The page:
Say the word "thrift" and people think of Benjamin Franklin and sayings like "a penny saved is a penny earned." Or they might think about grandparents who suffered through the Great Depression and never stopped saving baggies and rubber bands.
But what does thrift mean today? What is its relevance in post-Recession America? And why is it important for teachers today to include thrift in their over-crowded curriculum?
What is Thrift?
Thrift is the ethic of hard work, savings, and generosity. While it is a way of life, it also is integral to subjects like financial literacy, family and consumer education, and social studies. Learning about thrift helps students to become better citizens.
Thrift also is a historical reform movement. Begun in this country after the Civil War, Philadelphian Sara L. Oberholtzer promoted and managed the School Savings Banks movement into the 1930s. Thrift Week was celebrated until 1966 during the week beginning January 17 (Benjamin Franklin’s birthday).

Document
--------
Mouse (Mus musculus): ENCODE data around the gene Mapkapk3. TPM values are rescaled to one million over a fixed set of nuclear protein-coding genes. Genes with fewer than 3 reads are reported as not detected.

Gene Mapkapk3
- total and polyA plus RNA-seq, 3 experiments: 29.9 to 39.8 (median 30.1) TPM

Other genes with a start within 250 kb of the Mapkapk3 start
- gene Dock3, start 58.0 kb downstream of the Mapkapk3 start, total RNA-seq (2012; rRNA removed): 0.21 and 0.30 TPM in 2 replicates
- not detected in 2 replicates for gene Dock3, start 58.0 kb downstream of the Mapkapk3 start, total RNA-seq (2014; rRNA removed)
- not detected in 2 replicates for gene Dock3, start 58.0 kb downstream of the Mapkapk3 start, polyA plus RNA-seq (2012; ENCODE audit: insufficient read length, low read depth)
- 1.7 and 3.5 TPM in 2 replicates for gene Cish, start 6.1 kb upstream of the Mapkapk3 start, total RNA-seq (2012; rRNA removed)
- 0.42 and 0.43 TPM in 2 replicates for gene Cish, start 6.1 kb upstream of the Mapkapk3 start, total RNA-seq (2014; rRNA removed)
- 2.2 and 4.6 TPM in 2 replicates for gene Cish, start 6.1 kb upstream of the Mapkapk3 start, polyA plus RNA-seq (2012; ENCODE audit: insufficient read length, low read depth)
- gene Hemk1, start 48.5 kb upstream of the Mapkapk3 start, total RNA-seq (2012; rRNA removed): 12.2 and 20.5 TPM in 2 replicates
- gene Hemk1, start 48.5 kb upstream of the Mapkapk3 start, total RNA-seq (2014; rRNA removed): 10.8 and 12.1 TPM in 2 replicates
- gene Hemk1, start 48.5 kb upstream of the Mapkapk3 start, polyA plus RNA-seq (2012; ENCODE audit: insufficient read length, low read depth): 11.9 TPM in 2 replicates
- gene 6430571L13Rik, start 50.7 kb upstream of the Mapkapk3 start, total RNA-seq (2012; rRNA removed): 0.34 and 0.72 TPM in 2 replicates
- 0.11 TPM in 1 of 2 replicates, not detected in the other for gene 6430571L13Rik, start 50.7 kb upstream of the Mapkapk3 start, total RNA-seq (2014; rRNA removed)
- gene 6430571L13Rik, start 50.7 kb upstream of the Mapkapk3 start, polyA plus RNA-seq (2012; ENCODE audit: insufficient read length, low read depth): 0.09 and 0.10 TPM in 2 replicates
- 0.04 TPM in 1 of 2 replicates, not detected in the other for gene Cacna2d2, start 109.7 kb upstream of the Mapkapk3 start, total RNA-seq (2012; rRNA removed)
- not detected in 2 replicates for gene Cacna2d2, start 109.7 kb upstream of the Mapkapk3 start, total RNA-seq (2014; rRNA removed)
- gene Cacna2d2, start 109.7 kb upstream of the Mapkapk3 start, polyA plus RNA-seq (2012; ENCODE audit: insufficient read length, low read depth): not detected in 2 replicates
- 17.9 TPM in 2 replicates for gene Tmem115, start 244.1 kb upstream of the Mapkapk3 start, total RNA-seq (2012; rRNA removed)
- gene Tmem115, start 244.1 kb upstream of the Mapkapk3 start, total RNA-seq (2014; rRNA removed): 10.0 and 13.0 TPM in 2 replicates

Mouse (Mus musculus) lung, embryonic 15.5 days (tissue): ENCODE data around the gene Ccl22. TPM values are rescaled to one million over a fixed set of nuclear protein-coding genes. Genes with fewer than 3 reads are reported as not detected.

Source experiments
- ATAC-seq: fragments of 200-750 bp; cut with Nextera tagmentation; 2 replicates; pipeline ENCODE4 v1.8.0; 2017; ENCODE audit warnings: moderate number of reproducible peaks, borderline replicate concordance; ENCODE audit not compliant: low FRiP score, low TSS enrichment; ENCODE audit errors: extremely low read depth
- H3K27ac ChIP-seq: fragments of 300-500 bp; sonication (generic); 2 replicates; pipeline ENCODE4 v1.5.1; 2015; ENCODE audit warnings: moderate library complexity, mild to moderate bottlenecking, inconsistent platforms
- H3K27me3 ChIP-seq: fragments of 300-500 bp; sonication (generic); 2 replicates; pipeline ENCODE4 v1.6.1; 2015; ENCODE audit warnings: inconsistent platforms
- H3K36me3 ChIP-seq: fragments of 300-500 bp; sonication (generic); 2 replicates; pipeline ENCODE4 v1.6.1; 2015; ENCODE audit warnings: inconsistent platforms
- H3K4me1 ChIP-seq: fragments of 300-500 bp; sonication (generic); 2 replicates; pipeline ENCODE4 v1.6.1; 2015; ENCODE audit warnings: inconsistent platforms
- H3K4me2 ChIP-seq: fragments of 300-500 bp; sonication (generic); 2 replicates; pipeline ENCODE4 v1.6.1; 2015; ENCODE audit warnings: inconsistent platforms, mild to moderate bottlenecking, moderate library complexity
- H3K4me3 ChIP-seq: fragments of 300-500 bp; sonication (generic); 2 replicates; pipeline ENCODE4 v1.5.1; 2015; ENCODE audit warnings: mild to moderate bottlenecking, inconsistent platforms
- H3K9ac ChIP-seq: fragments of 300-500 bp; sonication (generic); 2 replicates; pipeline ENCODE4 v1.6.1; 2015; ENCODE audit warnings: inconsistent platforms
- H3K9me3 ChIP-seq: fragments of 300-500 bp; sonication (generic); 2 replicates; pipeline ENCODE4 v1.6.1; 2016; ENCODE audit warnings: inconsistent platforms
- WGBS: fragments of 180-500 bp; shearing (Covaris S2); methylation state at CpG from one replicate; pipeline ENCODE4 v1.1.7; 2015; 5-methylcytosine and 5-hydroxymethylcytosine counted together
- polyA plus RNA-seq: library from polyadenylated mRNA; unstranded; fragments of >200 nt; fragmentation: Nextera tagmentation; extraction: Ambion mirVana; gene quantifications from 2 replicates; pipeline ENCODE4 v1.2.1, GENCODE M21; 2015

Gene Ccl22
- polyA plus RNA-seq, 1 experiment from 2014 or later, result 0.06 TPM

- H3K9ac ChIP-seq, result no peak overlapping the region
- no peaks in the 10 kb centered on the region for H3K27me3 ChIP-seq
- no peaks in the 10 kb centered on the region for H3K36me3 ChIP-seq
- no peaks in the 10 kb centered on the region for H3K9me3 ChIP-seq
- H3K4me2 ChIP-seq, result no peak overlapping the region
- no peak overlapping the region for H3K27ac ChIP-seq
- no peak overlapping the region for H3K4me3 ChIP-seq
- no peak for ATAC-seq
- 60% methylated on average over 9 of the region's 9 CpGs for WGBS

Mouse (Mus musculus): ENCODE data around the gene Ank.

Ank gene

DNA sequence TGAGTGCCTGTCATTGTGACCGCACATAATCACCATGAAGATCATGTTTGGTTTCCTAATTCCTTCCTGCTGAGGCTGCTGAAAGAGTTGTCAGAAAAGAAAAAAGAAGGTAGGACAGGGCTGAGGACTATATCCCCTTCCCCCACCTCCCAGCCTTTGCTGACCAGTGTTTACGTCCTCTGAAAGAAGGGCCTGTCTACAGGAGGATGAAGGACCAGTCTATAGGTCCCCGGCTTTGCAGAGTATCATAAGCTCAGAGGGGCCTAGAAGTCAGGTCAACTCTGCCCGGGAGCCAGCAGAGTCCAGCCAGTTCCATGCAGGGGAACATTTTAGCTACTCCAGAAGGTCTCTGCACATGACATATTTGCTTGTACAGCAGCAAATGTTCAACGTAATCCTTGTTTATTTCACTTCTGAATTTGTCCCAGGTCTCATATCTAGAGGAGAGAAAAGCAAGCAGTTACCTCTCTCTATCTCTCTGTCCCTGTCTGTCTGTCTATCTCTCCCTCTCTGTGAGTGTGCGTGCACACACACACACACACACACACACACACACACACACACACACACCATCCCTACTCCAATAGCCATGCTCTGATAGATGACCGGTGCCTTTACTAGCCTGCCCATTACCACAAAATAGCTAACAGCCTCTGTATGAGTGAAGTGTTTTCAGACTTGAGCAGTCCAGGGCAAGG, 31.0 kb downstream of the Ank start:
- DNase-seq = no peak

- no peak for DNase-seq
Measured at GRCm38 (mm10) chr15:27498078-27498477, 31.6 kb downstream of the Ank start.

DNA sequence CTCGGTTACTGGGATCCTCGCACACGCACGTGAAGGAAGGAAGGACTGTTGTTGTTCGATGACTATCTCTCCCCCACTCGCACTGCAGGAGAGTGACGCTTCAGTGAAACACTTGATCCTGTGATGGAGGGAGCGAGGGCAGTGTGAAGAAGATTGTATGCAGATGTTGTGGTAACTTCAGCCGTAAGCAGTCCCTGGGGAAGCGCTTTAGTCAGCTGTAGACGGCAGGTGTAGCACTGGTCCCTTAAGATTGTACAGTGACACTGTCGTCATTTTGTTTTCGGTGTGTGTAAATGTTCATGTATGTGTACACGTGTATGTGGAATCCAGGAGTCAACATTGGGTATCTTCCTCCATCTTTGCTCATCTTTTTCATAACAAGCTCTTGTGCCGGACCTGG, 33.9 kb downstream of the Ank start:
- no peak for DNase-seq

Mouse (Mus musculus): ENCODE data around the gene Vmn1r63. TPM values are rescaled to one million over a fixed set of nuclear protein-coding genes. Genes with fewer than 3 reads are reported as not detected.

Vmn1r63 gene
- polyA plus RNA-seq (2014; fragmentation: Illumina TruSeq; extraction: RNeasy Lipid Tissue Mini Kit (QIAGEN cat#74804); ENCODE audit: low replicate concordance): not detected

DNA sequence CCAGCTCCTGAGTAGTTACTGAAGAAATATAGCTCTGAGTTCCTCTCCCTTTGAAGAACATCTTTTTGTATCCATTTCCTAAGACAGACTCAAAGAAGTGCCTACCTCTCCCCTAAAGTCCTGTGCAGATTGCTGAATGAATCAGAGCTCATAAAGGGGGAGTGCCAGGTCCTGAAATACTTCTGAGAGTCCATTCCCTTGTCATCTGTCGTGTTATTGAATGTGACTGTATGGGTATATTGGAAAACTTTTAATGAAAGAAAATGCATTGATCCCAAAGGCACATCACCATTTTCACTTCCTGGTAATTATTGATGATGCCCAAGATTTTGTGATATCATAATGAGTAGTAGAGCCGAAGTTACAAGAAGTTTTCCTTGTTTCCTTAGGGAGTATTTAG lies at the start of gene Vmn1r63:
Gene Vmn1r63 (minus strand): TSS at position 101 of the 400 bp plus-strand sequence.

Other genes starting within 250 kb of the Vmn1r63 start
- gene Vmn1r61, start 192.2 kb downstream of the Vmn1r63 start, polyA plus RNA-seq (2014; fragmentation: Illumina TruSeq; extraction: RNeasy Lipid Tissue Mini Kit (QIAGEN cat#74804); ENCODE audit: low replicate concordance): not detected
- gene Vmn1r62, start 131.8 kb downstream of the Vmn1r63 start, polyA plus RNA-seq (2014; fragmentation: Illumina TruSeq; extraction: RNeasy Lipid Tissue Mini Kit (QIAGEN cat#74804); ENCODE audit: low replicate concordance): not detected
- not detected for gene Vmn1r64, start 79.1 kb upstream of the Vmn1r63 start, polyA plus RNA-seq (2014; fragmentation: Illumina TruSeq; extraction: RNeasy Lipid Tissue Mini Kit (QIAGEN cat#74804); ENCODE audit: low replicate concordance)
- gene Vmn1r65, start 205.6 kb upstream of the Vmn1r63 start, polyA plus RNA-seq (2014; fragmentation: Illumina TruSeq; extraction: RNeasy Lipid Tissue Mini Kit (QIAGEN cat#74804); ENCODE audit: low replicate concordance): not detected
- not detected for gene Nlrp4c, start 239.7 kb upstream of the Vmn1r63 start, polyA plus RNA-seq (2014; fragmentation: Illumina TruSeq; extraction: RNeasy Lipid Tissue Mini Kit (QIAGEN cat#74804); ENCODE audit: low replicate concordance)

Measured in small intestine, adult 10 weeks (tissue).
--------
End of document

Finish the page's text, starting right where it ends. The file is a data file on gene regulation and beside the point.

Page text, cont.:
The Historical Society of Pennsylvania, which holds Oberholtzer’s archives, has joined with the Center for Thrift and Generosity of the Institute for American Values and with Sally Flaherty of the Pennsylvania Department of Education to provide resources and programs for K-12 teachers on thrift. We thank John and Josephine Templeton as well as the Templeton Press for their support of our efforts.
From Ben Franklin’s birthday on January 17 through the next week, we celebrate Thrift Week with a document display about the history of the thrift movement of the early 20th century.